Hours after sending a notice to digital news platform Frontier Manipur under the Centre’s new rules to regulate digital media in India, Manipur authorities withdrew the notice with “immediate effect”.
Frontier Manipur was the first digital news platform to be targeted under the rules, which were less than a week ago. The draft Information Technology (Intermediary Guidelines and Digital Media Ethics Code) Rules, 2021 include new guidelines for social media companies, OTT platforms, and digital news publishers.
The notice was issued this morning to the “publisher or intermediary” of Khanasi Neinasi, a weekly online show hosted on Frontier Manipur’s Facebook page and anchored by journalist Kishorechandra Wangkhem.
Issued by Naorem Praveen Singh, the district magistrate of Imphal West, and dated March 1, it was delivered in person by several policemen to the house of Paojel Chaoba, the news portal’s executive editor.
By 6 pm the same day, the notice was withdrawn, as Chaoba discovered when a second notice was pasted on the gate of his home.
The second notice retracting the first.
Delivered in person, then retracted
The notice issued on Tuesday morning directed the publisher or intermediary of Khanasi Neinasi to “furnish all the relevant documents showing that you ensure compliance of the Information Technology (Intermediary Guidelines and Digital Media Ethics Code) Rules, 2021; failing which steps as deemed fit shall be initiated without further notice”.
The show in question was uploaded to Frontier Manipur’s Facebook page on February 28. , it was titled “Media Under Siege: Are Journalists Walking A Tight Rope” and included a panel discussion on the new IT rules. Hosted by Wangkhemcha, the panelists were Chaoba, independent journalist Grace Jojo, and freelance journalist Ninglun Hanghal.
Both Chaoba and Wangkhem have faced police action before. In January, Chaoba was along with journalist Dhiren Sadokpam for carrying an article in Frontier Manipur on the state’s insurgent groups. Wangkhem has been , including under the National Security Act.
Chaoba told Newslaundry that several uniformed policemen came to his house to deliver the notice this morning.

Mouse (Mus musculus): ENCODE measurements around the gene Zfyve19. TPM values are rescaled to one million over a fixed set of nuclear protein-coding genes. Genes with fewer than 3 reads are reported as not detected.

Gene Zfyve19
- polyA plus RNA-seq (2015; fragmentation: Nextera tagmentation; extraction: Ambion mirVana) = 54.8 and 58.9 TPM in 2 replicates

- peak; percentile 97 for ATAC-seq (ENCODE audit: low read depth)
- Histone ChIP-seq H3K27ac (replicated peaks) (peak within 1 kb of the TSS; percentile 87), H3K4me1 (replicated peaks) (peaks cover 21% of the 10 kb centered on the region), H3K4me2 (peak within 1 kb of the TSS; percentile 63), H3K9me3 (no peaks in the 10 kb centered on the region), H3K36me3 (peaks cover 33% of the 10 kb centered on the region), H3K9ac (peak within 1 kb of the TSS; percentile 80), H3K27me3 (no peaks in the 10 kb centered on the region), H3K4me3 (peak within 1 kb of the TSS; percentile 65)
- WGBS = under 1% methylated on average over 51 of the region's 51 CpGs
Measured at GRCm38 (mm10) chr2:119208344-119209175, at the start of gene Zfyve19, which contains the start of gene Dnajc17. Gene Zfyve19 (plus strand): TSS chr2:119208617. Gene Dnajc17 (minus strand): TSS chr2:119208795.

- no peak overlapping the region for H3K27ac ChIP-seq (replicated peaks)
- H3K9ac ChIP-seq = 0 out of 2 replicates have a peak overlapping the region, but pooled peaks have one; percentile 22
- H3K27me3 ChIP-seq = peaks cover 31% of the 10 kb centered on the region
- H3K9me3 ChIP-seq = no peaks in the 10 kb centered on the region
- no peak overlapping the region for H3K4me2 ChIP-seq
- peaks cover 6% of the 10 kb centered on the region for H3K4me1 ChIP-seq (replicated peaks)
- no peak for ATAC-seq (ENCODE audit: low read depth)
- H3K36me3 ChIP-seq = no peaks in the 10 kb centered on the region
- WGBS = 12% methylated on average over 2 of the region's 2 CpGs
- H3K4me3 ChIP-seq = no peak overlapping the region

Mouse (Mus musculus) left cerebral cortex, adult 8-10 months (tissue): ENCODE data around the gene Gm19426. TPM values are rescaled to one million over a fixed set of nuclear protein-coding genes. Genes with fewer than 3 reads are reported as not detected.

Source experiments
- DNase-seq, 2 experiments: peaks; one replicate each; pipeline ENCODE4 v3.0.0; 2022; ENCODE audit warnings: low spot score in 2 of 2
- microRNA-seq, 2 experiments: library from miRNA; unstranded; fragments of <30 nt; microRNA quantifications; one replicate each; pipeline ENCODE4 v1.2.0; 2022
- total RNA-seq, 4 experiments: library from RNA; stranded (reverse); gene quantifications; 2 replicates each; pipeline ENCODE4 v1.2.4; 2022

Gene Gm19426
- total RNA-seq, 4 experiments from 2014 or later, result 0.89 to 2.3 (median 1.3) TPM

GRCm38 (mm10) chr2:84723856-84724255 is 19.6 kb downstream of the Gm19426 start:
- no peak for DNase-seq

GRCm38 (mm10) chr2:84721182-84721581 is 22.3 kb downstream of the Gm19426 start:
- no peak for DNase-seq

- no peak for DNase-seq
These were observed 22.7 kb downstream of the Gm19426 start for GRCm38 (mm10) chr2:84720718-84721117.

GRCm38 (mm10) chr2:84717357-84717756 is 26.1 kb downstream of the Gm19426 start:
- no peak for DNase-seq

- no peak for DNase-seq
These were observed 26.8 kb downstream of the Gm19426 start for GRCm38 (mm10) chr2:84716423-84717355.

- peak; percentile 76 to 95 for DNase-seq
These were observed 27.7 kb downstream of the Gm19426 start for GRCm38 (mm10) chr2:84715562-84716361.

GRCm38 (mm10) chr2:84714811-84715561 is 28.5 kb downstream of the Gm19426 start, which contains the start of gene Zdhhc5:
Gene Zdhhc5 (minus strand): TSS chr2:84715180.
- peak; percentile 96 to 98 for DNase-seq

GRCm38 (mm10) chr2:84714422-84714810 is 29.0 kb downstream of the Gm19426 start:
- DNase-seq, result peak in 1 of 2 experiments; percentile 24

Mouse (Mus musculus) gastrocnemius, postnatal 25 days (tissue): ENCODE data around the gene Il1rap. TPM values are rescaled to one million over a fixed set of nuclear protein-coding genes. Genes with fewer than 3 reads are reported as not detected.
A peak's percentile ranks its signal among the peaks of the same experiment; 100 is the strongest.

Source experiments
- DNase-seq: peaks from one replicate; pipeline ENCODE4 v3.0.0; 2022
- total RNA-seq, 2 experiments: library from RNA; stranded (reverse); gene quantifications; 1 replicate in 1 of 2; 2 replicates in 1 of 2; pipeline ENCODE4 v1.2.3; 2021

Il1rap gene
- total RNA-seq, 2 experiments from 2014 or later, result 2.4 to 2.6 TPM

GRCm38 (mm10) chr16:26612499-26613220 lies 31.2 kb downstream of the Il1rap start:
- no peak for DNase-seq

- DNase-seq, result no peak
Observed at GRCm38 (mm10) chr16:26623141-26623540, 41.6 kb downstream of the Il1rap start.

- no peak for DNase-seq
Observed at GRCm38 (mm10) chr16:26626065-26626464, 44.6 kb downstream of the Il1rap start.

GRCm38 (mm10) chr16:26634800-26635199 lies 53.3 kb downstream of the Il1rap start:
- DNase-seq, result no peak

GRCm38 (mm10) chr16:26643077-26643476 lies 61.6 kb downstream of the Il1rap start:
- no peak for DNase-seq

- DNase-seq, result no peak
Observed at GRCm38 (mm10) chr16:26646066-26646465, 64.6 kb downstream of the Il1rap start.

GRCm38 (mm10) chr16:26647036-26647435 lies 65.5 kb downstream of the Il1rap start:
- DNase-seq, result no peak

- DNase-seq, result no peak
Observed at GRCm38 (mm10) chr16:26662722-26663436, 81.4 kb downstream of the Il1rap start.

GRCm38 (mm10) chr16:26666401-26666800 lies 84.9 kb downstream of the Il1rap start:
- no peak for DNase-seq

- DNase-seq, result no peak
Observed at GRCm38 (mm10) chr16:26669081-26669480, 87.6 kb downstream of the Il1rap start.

“Is the government trying to gag the media? This is intimidation,” he said. “They could have sent the notice through courier.”
Chaoba also expressed concern that the new guidelines were being misused. “How can they send a notice and then retract it?”
The new guidelines for digital news media have been criticised by DIGIPUB News India Foundation, which argued they “appear to go against the fundamental principle of news and its role in a democracy”. In a on February 26, the association pointed out that “rules and laws already exist to hold news media accountable”, yet the new rules enable the government to even remove content published as current affairs or news.
DIGIPUB also noted that it had written to the information and broadcasting ministry in December, requesting to be “part of a consultation process” before notifying the rules, but received no response.
Update on March 3
Hindustan Times reported that the notice to the publisher/intermediary of Khanasi Neinasi was withdrawn "after the information and broadcasting ministry said that states did not have the power to take such steps".
I&B minister Prakash Javadekar told the newspaper: "The rules are very clear that a DM does not have the power to issue such a notice. The mechanism is mostly self-regulatory and only in very serious cases can they complain to the ministry."
The report cited a letter written by I&B ministry secretary Amit Khare to the Manipur chief secretary Rajesh Kumar, which said the powers under the new rules "have not been delegated to the state governments/district magistrate/police commissioner". It also said the rules would be administered by the I&B ministry, Hindustan Times added.